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Guess who’s coming to dinner…
02 April 2014
The other day I got to thinking, if I was to have a little get together for a small group of women I admired, who would they be?
Once I refined the guest list working out what to serve would be easy, because, unlike their mother, both my daughters, and especially my eldest Nicky, are fantastic in the kitchen. So they would be working guests.
Back to my BFF (Best Friends Forever) guest list - a list in which reality plays no part.
First up, would be Mary Reibey - one of our early colonists. Mary’s likeness appears on our $20 note, which you could be forgiven for not knowing in today’s cashless, debit-card-EFTpos-based society. Second on my list would be Hillary Rodham Clinton - the former United States Secretary of State and US Senator and finally, a little closer to home, I’d invite Gail Kelly (Westpac’s CEO).
Having decided on the guest list and knowing the taste of at least one of my guests (Gail, who I’ve noticed likes to eat light and healthy), a couple of salads would be my choice because after all it’s what my guests have got to say that’s important here.
Now for the conversation starters, and because this is my fantasy dinner I get to ask the big-dream questions.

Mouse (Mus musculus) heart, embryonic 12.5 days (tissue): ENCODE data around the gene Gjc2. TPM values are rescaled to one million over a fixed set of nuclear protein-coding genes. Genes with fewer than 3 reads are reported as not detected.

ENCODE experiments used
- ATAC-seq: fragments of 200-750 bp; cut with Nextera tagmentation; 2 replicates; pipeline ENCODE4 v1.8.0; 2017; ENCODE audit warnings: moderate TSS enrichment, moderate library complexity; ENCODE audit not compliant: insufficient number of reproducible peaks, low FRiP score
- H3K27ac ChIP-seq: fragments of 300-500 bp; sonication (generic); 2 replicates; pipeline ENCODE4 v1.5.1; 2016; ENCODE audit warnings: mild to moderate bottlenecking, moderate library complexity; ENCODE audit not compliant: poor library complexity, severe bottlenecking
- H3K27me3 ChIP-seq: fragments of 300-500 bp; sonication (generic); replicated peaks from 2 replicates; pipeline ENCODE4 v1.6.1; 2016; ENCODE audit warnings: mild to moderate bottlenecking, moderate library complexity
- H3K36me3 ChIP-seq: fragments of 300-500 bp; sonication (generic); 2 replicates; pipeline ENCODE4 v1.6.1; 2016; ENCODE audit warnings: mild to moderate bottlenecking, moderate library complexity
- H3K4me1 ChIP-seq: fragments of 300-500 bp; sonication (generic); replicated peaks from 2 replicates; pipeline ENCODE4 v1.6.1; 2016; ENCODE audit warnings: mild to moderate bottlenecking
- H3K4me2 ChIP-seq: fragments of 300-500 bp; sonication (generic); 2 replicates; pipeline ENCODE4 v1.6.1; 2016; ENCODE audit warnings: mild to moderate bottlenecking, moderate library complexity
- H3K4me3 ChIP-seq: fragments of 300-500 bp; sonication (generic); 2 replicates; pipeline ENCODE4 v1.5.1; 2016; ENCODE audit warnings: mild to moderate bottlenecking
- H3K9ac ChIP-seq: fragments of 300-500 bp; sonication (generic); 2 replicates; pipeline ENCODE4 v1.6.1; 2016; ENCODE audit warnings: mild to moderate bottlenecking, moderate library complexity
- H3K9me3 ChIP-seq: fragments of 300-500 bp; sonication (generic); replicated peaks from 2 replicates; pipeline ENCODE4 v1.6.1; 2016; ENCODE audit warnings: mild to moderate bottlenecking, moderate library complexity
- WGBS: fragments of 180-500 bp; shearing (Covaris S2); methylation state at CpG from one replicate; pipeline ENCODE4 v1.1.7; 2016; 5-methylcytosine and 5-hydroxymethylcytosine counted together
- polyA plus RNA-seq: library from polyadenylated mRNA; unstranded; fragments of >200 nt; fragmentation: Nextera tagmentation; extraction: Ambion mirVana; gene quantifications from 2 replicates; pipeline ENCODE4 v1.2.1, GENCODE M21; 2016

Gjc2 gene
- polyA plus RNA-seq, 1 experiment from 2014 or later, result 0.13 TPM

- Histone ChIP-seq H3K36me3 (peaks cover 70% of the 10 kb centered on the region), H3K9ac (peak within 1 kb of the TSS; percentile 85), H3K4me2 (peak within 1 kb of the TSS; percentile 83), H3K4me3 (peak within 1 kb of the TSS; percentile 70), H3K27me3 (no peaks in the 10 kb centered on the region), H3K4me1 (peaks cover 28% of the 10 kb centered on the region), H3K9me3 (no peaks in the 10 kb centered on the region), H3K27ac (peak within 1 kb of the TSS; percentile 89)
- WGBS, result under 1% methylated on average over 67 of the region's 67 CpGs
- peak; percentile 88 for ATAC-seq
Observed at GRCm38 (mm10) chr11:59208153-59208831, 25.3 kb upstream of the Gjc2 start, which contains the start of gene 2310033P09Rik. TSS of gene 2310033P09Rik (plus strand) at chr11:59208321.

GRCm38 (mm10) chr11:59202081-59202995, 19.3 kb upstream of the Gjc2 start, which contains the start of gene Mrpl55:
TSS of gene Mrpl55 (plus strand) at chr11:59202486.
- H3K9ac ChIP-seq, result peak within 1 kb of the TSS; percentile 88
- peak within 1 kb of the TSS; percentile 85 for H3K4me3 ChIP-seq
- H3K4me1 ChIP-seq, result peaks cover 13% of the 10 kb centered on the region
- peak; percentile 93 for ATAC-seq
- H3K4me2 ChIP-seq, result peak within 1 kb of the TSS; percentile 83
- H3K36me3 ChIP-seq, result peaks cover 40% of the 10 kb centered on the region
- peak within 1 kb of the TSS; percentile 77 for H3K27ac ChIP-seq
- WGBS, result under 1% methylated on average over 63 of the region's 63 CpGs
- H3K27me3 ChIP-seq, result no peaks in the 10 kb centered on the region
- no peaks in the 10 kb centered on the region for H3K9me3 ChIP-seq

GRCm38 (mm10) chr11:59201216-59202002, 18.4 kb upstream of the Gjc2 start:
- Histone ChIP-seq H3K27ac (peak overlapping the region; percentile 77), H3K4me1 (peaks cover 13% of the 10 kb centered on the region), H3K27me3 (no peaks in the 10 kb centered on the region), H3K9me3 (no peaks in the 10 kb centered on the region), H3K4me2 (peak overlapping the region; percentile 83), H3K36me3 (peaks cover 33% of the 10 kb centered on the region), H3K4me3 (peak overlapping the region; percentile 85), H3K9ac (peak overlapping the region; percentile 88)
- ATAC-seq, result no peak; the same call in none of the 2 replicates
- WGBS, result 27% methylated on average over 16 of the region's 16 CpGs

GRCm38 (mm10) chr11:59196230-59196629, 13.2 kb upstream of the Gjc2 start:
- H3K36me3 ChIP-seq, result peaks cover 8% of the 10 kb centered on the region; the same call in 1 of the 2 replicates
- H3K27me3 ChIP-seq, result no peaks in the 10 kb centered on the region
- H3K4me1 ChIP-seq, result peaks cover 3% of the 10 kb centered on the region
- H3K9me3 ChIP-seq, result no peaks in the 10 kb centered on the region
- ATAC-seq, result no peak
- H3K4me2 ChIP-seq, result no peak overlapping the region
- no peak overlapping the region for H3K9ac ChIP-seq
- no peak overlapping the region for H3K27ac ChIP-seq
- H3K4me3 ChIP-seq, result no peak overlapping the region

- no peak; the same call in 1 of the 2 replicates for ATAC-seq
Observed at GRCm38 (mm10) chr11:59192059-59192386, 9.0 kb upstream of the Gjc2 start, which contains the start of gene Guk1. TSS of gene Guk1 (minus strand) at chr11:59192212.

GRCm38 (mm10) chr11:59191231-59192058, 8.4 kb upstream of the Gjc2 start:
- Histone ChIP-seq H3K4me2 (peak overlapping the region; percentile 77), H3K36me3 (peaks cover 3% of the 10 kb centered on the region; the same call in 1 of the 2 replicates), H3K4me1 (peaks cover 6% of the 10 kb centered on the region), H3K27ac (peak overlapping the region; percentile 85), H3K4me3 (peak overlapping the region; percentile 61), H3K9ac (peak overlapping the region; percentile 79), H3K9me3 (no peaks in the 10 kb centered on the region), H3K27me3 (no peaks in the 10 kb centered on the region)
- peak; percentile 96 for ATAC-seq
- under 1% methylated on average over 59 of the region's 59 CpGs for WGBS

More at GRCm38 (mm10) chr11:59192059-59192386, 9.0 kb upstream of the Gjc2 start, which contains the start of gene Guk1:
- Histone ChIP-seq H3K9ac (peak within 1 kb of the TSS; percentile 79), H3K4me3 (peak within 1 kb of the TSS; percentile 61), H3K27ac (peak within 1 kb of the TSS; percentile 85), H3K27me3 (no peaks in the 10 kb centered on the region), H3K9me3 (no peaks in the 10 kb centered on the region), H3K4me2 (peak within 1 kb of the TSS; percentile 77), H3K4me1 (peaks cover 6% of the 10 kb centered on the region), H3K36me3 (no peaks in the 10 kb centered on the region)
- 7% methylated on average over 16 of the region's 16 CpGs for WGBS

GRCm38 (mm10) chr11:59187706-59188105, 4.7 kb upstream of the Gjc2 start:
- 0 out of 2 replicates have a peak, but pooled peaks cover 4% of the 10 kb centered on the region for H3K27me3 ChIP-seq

LARKE to Mary… (Forkfuls of heirloom tomato salad later, because heirloom tomatoes back when Mary was alive would have been anything but that) did you ever dream as a transported convict, an immigrant of a sort, you’d one day hold together and develop a major business in an era when women couldn’t buy property, had no right to vote, and couldn’t even open a bank account, let alone as you did provide the premises in which the bank of NSW set up shop in 1817?
LARKE to Hillary… (Americans love plates of salad – not that I’d ever want to make sweeping race generalisations - but my dinner choice will work well here) you’ve never let the actions of others, including your husband, define who you are. What did you dream would be your path in this world and what advice would you give your 20-year-old self?
Finally to Gail: When you arrived in this country as an immigrant from South Africa, did you ever dream you’d be where you are today, in charge of a major bank voted the world’s most sustainable company?
I’m fascinated by Mary and how little people know about her. It’s one of the reasons why I chose this rather enigmatic figure as a dinner guest and to be the head for our Scholarship, Grant and Mentorship programs. Our scholarships, which will again be announced in May, so I encourage you to nominate, provide a business woman working in a private or public company and a second woman from the Not-For-Profit sector the chance to increase their management skills and develop their leadership potential.
It’s something Mary did in the face of adversity (an emancipated convict, whose husband died leaving her with seven children to look after), with little or no help from the society in which she lived.
The Mary Reibey Mentorship program is a new initiative this year. It is providing three women from the NFP sector with mentoring of the highest quality in a year-long program.